Since opening in Spring 2022, sθәqәlxenәm ts’exwts’áxwi7 Rainbow Park has been celebrated by the community as a truly unique multidimensional space in the heart of downtown Vancouver.
Once a parking lot, DIALOG worked with the Vancouver Board of Parks and Recreation to first understand how the space could best serve the more than 30,000 people who live and work within a five-minute walk of the park.
Stakeholder focus groups included members of Neighborhood BIA’s, the Vancouver Public Space Network; the Vancouver City Planning Commission; The Contemporary Art Gallery; The Vancouver Police Department; Neighborhood STRATA’s; business owners; and the public. In addition, the design team implemented a grassroots 3 phased engagement process that generated over 1,000 surveyed responses.
“We were excited to try and reconceive the idea of a “park” — one that could truly be reflective of a rapidly transforming Vancouver, something beyond our history of simply trees and grass,” said Joost Bakker, DIALOG Partner.
A Community Porch for the City
What emerged from the various consultations was the concept of a “community porch.” A place where many activities and interactions can unfold at the same time, all while providing access to nature and a place for respite. The park design incorporates a series of overlapping terraces with communal spaces and interactive elements. There are also three key components to the community porches concept.
1. Café Pavilion
Food is a fundamental attribute that literally ‘‘feeds” life and energy into a public space. The Café Pavilion is regarded as a key component to the Park and is positioned at one of the primary park entry points, at the Smithe and Richard’s intersection. As part of the entry experience to the park the Café welcomes passers-by and helps to contribute to the life and animation of the city streetscape.
2. Pedestrian Bridge
Weaving over the park, this elevated structure appears as a dynamic and dramatic form that provides a curious and distinctive marquee within the predominantly grey surrounding concrete context. While within the park the bridge structure offers a much-needed foil against the tall adjacent towers and provides a street look-out down Smithe St. Interactive installations can be installed and suspended from the underside of the bridge structure to support city and community-based initiatives to help further animate and activate the civic plaza.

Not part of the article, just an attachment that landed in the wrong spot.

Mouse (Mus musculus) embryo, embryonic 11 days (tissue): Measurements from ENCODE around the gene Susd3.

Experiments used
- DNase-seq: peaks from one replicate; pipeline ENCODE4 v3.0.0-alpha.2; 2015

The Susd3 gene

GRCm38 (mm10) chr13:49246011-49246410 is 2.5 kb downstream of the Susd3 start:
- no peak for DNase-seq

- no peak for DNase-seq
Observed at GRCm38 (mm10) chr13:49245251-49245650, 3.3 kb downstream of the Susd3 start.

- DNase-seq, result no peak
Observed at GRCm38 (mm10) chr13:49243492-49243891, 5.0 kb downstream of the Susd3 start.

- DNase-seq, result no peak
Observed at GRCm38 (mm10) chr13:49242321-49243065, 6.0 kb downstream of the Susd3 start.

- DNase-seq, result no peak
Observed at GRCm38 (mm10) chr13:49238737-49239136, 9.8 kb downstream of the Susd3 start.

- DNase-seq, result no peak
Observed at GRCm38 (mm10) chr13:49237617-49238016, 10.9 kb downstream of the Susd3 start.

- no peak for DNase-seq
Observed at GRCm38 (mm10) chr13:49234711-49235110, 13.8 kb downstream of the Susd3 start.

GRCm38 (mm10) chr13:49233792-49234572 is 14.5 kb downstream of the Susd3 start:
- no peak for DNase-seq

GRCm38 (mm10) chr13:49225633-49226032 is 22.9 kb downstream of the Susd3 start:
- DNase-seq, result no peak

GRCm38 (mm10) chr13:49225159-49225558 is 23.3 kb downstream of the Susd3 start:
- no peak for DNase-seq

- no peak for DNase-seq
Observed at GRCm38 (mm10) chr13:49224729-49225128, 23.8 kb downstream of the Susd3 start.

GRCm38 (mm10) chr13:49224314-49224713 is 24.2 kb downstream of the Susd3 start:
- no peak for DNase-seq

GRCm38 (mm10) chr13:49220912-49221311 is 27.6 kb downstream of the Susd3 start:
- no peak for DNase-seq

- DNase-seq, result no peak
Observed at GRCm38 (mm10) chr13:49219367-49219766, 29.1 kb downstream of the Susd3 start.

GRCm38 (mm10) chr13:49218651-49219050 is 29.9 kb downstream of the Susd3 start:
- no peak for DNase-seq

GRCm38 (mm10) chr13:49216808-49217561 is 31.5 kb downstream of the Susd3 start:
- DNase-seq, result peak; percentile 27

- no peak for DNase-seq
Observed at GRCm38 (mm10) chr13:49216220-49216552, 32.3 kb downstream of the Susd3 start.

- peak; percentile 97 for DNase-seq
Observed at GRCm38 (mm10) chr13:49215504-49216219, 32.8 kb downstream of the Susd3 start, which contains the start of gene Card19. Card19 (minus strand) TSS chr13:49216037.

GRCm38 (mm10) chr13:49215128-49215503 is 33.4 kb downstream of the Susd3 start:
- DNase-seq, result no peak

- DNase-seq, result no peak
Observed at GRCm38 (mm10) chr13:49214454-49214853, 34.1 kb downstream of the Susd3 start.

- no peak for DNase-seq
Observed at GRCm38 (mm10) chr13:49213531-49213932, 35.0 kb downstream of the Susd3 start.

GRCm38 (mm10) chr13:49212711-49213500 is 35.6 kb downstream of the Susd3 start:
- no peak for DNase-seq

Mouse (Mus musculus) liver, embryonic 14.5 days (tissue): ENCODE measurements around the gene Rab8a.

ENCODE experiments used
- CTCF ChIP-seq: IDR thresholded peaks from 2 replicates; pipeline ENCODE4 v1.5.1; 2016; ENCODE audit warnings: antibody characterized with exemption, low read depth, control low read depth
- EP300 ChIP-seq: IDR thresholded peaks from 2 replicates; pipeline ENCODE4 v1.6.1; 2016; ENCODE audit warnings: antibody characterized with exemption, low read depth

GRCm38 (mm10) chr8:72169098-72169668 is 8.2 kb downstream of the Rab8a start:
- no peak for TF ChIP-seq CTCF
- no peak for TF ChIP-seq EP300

3. Sky Frames
The last layer to this park space are a series of structural metal frames that align diagonally down the spine of the park linking all three spaces. They create a ‘sky’ dimension to the site and respond to the urban scale of the surrounding built form. These frames primarily reside as functional armatures, designed to allow for installations of art pieces, banners or lighting installs to easily be curated by possible partners such as the City of Vancouver Public Art Commission or Vancouver Contemporary Art Gallery.
An example of what is possible in placemaking, this series of urban open spaces, indigenous plantings, children’s play spaces, and café, weave together to demonstrate a new paradigm for sustainable, urban parks.
The final design is not only a response to the site and its social context — an area new in and of itself, and in need of definition and cultural enhancement — but a precedent of an emerging Vancouver as a whole.
Honouring Its Roots
Originally named after the intersections it inhabits, Smithe and Richards Park is now known as sθәqәlxenәm ts’exwts’áxwi7 in the hən̓q̓əmin̓əm̓ and Squamish languages, meaning “Rainbow” park.
This dedication was unveiled during a special ceremony in June 2022. The Vancouver Park Board worked with the Musqueam, Squamish, and Tsleil-Waututh nations on establishing a new name, which was selected because the park site was previously “a marsh where the sun and mist would form rainbows.” Moreover, the name is also a nod to the area’s LGBTQ history.
“The rainbow is about sharing and being together, and because of the colours that it brings together, the whole concept of that neighbourhood in the sense of its diversity of people from all the different ethnic groups. The rainbow is a bridge: a vision that comes and goes but also brings us all together,” said Larry Grant, an elder and the interim manager of language and culture for the Musqueam Indian Band.